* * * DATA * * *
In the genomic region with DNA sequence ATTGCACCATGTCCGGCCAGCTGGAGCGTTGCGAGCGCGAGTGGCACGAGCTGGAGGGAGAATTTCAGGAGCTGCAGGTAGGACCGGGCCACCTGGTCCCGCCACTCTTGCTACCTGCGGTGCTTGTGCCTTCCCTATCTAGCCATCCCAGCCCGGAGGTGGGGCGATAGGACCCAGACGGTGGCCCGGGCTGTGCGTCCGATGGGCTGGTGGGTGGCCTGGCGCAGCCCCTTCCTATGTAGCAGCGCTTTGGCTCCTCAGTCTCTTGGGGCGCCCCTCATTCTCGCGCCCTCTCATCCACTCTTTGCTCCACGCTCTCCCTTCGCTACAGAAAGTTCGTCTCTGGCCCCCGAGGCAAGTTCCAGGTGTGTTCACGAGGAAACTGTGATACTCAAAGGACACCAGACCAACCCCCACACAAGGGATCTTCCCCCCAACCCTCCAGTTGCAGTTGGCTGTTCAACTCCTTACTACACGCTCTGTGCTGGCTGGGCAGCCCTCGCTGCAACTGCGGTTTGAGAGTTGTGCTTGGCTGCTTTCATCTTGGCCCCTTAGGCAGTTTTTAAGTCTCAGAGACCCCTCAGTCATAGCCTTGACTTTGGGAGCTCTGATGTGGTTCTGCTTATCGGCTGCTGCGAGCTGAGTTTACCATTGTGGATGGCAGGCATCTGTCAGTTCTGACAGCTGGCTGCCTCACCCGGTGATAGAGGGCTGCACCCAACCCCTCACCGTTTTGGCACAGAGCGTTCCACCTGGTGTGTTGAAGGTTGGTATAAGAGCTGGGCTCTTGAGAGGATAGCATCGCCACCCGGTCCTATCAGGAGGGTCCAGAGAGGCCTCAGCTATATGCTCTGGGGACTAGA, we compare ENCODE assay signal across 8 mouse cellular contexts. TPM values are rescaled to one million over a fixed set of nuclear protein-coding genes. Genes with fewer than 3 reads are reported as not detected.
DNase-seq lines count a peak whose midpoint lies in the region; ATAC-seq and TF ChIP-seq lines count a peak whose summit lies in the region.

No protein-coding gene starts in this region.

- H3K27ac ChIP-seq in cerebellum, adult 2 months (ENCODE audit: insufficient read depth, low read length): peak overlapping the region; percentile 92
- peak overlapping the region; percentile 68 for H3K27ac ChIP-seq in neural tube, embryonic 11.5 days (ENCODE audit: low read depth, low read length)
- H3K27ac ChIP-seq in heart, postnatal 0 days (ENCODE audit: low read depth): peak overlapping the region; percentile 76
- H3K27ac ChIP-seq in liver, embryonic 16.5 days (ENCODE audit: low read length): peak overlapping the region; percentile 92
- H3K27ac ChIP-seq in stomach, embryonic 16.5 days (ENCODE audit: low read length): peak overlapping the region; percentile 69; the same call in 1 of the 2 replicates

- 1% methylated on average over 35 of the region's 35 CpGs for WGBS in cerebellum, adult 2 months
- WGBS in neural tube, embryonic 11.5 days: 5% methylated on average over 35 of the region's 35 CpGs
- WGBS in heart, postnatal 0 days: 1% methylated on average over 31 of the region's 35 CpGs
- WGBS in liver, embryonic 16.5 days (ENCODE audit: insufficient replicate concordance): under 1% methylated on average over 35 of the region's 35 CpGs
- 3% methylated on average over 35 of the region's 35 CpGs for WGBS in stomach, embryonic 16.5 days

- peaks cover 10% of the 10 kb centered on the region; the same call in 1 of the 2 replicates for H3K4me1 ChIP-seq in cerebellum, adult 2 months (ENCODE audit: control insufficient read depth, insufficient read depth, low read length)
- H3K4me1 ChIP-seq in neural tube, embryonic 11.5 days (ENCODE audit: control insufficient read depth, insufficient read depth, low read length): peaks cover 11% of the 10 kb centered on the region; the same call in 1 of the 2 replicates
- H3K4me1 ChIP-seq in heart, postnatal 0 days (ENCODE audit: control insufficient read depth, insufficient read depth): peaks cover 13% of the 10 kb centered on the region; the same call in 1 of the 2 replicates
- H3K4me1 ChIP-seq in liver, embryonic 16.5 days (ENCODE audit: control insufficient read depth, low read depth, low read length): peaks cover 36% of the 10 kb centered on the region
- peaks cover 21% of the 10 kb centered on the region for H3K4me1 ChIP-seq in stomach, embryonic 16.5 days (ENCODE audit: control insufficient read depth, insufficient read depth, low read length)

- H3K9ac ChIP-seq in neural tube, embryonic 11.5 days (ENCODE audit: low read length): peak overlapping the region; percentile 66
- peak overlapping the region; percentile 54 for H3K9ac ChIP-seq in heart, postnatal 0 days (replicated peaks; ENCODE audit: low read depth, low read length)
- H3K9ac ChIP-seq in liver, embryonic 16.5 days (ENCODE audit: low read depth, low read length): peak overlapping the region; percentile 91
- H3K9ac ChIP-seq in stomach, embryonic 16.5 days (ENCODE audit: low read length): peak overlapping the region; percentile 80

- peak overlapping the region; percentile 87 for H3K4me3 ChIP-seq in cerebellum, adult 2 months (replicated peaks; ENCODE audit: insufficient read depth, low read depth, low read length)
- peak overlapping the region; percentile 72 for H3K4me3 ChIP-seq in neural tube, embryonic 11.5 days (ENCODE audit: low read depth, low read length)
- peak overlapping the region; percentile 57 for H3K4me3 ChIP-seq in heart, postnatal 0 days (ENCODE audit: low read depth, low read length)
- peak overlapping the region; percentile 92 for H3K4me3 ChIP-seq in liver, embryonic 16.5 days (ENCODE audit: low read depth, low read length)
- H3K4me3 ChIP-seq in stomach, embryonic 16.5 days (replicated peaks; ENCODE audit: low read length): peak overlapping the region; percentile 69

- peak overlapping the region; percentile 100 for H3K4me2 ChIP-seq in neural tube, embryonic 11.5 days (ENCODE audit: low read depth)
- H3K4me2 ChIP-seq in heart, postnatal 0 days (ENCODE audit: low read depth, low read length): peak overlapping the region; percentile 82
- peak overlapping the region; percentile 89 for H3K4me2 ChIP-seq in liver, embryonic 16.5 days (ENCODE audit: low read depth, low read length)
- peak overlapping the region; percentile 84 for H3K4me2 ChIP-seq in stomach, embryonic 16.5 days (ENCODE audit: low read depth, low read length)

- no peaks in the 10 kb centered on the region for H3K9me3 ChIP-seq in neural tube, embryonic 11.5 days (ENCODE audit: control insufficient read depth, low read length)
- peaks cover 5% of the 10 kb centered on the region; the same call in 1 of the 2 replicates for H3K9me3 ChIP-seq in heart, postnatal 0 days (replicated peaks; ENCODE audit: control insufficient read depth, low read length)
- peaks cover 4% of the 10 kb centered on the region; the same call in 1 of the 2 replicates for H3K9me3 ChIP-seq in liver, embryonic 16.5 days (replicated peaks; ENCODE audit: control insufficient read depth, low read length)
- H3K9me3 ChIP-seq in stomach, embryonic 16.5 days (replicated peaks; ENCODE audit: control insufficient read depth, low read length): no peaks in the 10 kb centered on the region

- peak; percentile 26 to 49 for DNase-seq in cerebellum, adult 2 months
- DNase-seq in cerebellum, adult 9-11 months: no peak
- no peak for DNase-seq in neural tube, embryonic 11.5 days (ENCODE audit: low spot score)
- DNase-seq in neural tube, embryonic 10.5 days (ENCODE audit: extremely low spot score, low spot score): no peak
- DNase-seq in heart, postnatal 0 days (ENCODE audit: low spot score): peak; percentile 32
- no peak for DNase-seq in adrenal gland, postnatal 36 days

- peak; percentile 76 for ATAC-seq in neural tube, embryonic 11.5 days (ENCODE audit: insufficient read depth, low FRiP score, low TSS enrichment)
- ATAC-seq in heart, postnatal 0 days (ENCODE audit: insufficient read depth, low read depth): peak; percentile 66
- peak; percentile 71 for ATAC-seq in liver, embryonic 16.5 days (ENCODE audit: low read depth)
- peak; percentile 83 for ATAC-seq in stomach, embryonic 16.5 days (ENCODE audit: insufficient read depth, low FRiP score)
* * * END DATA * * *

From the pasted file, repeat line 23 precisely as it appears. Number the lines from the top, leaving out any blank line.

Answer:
- peak overlapping the region; percentile 87 for H3K4me3 ChIP-seq in cerebellum, adult 2 months (replicated peaks; ENCODE audit: insufficient read depth, low read depth, low read length)